One: You probably need to get that on a medic-alert bracelet. Because in a trauma, even if it's in your pocket, nobody is going to see that until after they've cut your clothes off and are looking at shocking or intubating you.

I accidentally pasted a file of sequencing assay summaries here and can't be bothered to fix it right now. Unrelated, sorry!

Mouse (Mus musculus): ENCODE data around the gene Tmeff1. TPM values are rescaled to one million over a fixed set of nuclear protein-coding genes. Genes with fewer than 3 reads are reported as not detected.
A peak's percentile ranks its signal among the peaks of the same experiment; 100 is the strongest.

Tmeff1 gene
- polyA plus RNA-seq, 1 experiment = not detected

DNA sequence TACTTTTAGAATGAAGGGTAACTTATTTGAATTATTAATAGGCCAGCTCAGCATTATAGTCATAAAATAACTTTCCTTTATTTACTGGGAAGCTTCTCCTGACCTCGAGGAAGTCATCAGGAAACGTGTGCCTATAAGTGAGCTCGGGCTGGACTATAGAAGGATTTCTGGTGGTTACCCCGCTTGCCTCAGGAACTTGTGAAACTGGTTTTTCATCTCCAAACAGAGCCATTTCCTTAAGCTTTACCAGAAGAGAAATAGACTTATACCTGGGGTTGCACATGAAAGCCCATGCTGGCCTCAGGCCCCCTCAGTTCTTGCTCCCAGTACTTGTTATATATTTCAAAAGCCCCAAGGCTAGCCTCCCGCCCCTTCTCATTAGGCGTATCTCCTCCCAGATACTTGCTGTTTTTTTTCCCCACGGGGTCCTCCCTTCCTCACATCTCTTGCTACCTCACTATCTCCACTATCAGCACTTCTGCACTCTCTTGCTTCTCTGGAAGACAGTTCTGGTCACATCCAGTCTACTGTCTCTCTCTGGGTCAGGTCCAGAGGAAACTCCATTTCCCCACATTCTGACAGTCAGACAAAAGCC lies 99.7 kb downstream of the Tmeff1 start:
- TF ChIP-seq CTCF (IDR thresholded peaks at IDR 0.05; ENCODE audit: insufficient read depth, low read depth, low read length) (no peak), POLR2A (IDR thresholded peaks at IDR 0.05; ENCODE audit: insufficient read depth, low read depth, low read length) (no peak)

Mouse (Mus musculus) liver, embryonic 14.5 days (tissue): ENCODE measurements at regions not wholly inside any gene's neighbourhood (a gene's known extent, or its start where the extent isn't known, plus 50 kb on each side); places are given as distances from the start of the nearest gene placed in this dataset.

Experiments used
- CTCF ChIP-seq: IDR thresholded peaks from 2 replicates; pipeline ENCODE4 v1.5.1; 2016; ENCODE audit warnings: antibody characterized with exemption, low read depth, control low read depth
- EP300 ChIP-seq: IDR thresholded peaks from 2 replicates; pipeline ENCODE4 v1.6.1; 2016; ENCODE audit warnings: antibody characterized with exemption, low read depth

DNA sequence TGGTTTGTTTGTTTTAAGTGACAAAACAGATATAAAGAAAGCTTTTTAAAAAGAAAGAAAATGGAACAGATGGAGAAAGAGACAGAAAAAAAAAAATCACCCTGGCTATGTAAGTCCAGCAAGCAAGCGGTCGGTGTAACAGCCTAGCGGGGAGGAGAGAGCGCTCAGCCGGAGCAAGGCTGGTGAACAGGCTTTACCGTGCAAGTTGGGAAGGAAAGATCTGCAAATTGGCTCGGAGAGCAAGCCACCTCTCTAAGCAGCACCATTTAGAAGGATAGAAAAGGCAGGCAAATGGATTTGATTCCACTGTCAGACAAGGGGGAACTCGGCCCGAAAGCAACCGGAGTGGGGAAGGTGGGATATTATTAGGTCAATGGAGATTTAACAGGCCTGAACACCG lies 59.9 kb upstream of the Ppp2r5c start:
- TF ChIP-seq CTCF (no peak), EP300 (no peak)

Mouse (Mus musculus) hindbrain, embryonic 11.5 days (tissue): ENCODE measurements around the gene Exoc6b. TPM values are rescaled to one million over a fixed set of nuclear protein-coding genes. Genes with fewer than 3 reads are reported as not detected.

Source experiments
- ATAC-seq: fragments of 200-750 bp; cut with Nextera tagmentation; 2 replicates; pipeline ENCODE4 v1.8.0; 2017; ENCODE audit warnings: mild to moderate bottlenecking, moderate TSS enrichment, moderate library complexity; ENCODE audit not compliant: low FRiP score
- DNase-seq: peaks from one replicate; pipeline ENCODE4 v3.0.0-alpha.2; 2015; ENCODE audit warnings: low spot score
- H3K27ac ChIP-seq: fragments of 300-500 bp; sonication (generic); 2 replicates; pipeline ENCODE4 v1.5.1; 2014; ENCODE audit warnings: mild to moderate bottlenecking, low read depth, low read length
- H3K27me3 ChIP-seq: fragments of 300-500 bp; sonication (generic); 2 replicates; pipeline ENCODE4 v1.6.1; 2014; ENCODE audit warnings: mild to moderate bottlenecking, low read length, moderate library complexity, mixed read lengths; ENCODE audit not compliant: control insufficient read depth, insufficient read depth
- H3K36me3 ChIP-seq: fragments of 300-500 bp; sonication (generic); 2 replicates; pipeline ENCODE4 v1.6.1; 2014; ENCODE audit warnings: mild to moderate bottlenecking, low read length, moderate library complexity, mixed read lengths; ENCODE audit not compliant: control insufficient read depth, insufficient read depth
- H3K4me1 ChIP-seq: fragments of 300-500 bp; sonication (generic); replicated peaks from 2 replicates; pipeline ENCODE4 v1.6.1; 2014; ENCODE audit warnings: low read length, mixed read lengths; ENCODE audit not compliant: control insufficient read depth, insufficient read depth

Two: If you'd prefer death to a woman seeing your nether regions, then it's good you realize you're an "extreme case." But I think you need to consider that because of your feelings and past experience, your perceptions of interactions will also be a bit skewed. It's true for any of us that have raw nerves on a subject. You don't want staff to act crazy about your requests. You need to be the same way. I find when I'm making a bit "out there" request, being apologetic (even if not necessary) helps get the other person on my side. For example, when I make a weird diet request at a restaurant, I say up front, "I know this is weird, I'm sorry to be difficult, but can I get it [enter crazy order that evokes memories of Meg Ryan in When Harry Met Sally]?" Servers then want to get it right. (The local Chili's even has my usual order memorized and I don't even need to say all the crazy stuff anymore. Which probably means I eat there too much.) I guess this is a long way of saying, get future staff on your side rather than automatically assuming you'll be victimized, and you'll probably have more luck.